Refugee unaccompanied teenagers in Southern Europe
Joint Session with RN27 Research Network on Southern European Societies and RN30 Youth and Generation at the 15th Conference of the European Sociological Association, to be held from 31 August to 3 September 2021 in Barcelona (and/or online, depending on the pandemic’s progression). The call for this session is available on page 76 of ESA15 Call for Papers (call open until 15 February 2021) and you can submit your abstract via ConfTool 2021.
Inês Vieira, Universidade Nova de Lisboa, Portugal, ines.vieira[at]fcsh.unl.pt
Teresa Consoli, University of Catania, Italy, consoli[at]unict.it
Carlo Genova, University of Torino, Italy, carlo.genova[at]unito.it
Magda Nico, CIES-IUL, Portugal, magdalalanda[at]gmail.com
European media and political attention towards refugees can be particularly identified from 2015 onwards, after visualizing the image of a dead child on an European beach, and after surpassing the 1 million’ peak of entries mainly through Italy and Greece — and, due to the asylum regulation, with a high number of asylum seekers remaining in these countries. The political contours of subsequent debates, particularly in Southern European countries, included national and European reception responsibilities and administrative frameworks, namely regarding unaccompanied refugee minors. The number of these minors’ asylum applications in the European Union has grown substantially between 2013 and 2015, year in which it surpassed 95 000 applications, thereafter, reducing to nearly 20 000 in 2018 and less than 14 000 in 2019 (EUROSTAT). Considering these last two years, nearly 90% of these minors were males, aged between 14 and 17 years old, over half came from Afghanistan, Eritrea, Pakistan, Syria, Somalia, Guinea and Iraq, and nearly a half applied for asylum in Greece and Germany. In this context, we invite presentations that analyse reception, protection, and integration policies for unaccompanied minors in the Mediterranean area and especially in Southern Europe. It is particularly encouraged to reflect on how these policies and correlated practices influence the experiences of youth, and how they may reflect specific traits related to the social construction of childhood, youth, and asylum.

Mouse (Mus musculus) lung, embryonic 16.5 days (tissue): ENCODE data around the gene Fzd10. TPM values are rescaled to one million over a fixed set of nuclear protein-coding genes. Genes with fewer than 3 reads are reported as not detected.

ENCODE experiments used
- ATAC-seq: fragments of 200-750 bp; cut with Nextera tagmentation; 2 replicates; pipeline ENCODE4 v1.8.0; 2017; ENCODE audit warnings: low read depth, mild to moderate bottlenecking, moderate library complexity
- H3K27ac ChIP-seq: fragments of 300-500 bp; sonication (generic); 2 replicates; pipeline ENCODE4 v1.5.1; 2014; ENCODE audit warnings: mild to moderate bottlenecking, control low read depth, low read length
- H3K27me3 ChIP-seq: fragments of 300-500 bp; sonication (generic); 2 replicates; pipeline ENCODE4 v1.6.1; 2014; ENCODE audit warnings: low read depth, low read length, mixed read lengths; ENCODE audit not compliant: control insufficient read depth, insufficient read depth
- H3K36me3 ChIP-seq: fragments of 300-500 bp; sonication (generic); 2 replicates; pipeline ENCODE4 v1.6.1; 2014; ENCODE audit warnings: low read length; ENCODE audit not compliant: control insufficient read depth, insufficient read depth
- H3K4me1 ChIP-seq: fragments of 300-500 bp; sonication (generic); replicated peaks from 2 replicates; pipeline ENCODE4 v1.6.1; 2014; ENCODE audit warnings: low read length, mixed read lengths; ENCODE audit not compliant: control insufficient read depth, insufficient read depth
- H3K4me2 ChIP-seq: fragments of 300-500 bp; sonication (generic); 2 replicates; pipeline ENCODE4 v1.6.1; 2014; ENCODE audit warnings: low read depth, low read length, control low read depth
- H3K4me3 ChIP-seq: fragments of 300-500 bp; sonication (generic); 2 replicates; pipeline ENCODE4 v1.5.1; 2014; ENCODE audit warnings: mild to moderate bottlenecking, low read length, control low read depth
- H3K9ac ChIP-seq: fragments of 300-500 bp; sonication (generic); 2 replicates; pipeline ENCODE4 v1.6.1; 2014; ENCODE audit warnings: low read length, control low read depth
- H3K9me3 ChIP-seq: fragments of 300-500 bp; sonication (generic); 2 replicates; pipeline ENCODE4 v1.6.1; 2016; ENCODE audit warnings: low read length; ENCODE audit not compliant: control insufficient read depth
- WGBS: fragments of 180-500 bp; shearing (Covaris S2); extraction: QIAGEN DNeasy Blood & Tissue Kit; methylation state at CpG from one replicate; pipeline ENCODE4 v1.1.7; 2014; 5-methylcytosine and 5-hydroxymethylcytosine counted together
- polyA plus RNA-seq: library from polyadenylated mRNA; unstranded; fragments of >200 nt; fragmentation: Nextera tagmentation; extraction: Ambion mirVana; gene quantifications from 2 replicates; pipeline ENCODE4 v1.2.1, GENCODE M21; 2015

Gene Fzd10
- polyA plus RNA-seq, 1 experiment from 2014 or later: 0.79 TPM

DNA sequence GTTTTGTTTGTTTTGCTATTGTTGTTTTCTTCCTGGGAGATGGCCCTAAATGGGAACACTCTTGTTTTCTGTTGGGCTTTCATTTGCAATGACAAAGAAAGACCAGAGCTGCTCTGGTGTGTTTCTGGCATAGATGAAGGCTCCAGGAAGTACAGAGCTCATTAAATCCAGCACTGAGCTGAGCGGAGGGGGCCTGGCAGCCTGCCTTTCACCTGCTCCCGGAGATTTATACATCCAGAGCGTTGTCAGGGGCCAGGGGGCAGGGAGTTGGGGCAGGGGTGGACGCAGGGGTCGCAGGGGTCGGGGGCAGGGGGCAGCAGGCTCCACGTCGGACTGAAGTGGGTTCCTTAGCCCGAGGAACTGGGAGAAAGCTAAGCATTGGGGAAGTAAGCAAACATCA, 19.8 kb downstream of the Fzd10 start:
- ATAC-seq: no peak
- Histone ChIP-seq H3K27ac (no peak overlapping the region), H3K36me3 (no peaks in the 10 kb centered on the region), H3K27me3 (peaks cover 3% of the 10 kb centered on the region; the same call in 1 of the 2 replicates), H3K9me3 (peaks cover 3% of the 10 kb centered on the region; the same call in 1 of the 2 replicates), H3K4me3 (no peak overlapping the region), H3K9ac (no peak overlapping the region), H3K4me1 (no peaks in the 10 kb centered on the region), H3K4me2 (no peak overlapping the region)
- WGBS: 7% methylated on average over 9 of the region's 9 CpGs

Photo: “Cloud” by Rémy Penet at Unsplash, 2/10/2019, Bourdeaux